I've had it

I’ve been messing around with various forum software over the past week – phpBB 3, myBB, bbpress, vBulletin. They all have their pluses and minuses, but I’ve decided to create YAFS (yet another forum software) for my site, because, frankly, I’m just totally annoyed with having to bend what I want out of my forum to what is in the aforementioned software.

Overall my main complaint is that phpBB, myBB, and vBulletin are too bloated for what I need. bbPress is charming in its simplicity but it’s actually too simple for what I want.

This should be an interesting test. I will strive to post regularly on my experiences building a forum software.

CSS-Only Accordion

This was actually really easy to do, so much so that I felt kind of embarassed when I figured it out. Most of the credit should be given to cssnewbie; the modifications I made simply expanded on their article to only show the titles of the accordion sections.

The CSS:
#accordion {}
#accordion div {width:100%; height: 20px; padding: 3px; margin-bottom: 10px; color: #fff; overflow: hidden;}
#accordion div.content {display: block; border:1px solid #efefef; color: #363636;}
#accordion span.acc_head{display: block; font-weight: bold; background: #F1E3EB; padding: 3px;}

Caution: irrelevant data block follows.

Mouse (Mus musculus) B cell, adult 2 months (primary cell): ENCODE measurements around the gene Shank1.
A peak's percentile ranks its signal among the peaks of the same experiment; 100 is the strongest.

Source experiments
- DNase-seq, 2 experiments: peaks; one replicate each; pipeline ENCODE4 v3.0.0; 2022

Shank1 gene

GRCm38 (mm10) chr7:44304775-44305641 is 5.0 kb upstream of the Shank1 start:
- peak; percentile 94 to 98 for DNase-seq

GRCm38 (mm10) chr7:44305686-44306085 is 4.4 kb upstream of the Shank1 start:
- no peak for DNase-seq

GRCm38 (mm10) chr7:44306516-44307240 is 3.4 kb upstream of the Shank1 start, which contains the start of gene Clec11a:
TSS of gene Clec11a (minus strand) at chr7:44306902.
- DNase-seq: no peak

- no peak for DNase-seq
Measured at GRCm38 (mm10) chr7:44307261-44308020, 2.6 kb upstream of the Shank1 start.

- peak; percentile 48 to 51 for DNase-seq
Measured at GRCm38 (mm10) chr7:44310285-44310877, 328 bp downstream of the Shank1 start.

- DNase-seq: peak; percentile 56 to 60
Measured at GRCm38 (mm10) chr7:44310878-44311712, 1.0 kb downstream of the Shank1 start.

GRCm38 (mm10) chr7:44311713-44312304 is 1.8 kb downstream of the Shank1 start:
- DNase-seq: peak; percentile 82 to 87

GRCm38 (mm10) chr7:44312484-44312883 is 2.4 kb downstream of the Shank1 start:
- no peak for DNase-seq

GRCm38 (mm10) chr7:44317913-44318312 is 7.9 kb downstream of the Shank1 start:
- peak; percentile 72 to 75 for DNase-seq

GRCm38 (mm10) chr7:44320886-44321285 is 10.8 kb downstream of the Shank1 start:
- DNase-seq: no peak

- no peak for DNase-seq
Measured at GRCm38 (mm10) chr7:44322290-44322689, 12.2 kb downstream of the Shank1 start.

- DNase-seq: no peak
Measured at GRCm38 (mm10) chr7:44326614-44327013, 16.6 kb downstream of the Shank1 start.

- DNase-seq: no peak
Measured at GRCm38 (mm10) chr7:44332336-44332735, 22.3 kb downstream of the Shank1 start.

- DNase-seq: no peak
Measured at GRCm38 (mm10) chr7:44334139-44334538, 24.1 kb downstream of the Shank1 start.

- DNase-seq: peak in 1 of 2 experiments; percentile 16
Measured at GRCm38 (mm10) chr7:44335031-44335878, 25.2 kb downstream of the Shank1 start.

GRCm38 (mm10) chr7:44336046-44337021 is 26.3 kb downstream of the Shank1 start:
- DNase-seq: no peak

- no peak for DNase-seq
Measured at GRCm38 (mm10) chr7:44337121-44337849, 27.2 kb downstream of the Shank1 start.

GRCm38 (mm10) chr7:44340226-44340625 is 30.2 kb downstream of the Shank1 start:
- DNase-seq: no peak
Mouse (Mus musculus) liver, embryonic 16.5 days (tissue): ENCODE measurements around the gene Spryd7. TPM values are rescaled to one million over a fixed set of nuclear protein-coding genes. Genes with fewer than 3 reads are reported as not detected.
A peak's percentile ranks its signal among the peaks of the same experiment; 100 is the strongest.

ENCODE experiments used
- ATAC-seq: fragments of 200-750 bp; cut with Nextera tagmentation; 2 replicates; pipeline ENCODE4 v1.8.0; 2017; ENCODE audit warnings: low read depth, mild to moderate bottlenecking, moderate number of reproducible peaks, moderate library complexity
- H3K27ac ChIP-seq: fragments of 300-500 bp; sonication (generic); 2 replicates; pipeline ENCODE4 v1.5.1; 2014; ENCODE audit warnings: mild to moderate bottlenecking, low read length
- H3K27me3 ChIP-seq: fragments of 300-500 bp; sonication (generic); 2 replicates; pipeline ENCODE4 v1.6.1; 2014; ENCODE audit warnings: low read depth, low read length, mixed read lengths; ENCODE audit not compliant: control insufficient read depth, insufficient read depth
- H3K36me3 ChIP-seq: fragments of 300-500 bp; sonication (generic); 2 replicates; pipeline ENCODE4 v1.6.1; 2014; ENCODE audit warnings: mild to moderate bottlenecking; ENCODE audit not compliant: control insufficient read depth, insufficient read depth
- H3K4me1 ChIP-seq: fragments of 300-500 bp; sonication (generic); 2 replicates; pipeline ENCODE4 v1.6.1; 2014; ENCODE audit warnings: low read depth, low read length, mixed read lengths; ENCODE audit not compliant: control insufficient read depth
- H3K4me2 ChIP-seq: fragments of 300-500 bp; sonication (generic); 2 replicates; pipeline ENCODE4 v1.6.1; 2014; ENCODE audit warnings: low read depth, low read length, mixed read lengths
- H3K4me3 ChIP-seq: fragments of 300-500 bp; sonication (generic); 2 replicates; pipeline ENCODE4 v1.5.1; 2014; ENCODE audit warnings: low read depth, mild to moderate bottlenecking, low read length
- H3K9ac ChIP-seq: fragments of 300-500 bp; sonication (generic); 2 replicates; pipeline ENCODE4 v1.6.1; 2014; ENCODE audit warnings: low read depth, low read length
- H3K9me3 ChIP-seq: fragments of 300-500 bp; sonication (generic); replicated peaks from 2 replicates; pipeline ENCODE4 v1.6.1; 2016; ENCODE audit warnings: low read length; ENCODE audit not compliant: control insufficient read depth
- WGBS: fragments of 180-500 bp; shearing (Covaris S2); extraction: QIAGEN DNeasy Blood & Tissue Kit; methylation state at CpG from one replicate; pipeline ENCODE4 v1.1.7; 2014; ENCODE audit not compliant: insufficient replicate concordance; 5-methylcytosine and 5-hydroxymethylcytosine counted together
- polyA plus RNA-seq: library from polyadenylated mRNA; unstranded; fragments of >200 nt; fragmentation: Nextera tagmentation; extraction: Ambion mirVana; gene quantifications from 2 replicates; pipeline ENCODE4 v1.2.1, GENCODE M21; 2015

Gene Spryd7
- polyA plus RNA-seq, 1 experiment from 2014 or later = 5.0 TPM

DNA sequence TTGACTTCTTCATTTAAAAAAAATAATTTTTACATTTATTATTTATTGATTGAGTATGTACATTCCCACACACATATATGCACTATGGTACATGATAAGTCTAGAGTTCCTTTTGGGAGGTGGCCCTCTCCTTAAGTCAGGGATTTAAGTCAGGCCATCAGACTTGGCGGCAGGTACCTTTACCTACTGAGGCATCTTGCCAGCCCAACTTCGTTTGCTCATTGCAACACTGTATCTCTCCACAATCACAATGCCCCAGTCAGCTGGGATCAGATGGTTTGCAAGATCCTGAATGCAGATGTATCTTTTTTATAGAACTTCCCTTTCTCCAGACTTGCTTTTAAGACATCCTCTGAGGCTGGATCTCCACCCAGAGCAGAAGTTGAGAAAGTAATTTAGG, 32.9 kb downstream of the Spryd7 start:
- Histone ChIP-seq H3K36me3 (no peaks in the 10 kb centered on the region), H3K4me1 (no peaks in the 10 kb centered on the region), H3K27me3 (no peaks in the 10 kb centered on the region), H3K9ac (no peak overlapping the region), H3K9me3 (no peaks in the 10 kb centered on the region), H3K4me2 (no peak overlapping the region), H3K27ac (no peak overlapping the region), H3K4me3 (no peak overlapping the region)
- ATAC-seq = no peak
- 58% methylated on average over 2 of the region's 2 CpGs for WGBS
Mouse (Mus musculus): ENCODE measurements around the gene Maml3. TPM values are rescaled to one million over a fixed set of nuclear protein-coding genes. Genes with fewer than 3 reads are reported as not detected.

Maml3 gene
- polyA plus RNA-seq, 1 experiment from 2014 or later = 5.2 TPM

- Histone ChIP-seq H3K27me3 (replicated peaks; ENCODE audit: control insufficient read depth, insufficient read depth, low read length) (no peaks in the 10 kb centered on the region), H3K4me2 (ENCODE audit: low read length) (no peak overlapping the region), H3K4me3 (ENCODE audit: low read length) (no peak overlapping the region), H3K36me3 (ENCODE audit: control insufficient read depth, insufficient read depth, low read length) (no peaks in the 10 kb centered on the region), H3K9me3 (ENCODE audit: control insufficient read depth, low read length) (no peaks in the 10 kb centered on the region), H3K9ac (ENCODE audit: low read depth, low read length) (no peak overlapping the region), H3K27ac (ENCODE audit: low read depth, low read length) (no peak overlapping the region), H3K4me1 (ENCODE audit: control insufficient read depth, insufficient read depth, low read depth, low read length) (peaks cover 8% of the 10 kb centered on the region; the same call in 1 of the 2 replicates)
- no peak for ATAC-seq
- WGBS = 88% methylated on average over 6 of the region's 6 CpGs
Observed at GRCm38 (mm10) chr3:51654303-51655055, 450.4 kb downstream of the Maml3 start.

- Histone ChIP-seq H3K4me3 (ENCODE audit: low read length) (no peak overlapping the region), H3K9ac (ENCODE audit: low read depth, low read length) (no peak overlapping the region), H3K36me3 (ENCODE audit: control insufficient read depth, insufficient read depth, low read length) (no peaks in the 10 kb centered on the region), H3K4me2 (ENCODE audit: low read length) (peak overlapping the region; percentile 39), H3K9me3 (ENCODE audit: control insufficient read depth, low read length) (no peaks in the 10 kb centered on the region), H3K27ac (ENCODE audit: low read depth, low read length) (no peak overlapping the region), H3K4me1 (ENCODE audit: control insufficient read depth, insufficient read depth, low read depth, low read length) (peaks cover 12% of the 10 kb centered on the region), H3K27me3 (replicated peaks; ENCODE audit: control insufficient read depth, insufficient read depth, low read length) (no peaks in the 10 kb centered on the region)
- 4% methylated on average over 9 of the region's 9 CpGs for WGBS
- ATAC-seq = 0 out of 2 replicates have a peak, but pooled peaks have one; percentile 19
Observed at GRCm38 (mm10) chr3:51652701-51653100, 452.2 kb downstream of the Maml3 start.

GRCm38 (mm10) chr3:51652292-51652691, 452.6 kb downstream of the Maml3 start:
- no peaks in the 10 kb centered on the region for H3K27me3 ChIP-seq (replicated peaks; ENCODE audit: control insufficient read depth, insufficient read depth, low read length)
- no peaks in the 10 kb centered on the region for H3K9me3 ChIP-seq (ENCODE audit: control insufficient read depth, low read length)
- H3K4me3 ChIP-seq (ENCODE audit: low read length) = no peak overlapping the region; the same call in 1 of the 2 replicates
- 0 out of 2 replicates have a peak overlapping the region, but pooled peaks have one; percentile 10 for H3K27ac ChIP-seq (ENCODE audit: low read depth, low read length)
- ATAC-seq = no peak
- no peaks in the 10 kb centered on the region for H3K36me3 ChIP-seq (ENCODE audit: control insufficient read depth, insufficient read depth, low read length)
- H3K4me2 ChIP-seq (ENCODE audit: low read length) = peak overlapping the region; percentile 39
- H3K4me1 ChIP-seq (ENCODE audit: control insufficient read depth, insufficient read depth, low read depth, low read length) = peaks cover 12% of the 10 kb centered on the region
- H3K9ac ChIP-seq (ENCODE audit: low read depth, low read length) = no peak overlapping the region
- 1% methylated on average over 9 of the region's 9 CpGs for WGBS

#accordion:hover div { height: 20px; }
#accordion:hover div:hover { height: auto; color: #363636;}
#accordion ul { list-style-type:none;display:inline table;margin:0;padding:0; width: 100%;  table-layout: fixed; }
#accordion li { display: table-cell; position: relative; min-width: 175px; max-width: 175px;}

The ul and li items are optional; I tend to use this with stuff I want to display in a table-type format.

The HTML:
<div id="accordion">
<div class="content">
<span class="acc_head">Title One</span>
Content and such
</div>
<div class="content">
<span class="acc_head">Title Two</span>
Content and such again
</div>
</div>

That’s it! The divs (should) only display the the titles of the content divs, the div being hovered on should expand to reveal all content, and the non-hovered divs should remain showing titles only.

Dropdown Country List with Code Igniter and Zend Framework

Note: This assumes you are using Code Igniter, have loaded the form helper, and have followed this guide to integrating Zend Framework with CodeIgniter.

This was so easy that it was scary!

public function country_list($field_name="country",$selected="US")
{
$this->load->library('zend');
$this->zend->load('Zend/Locale');
$locale = new Zend_Locale('en_US');
$countries = ($locale->getTranslationList('Territory','en',2));
asort($countries,SORT_LOCALE_STRING);

return form_dropdown($field_name,$countries,$selected);
}

This returns a nice list of countries with the 2-letter codes as the option values.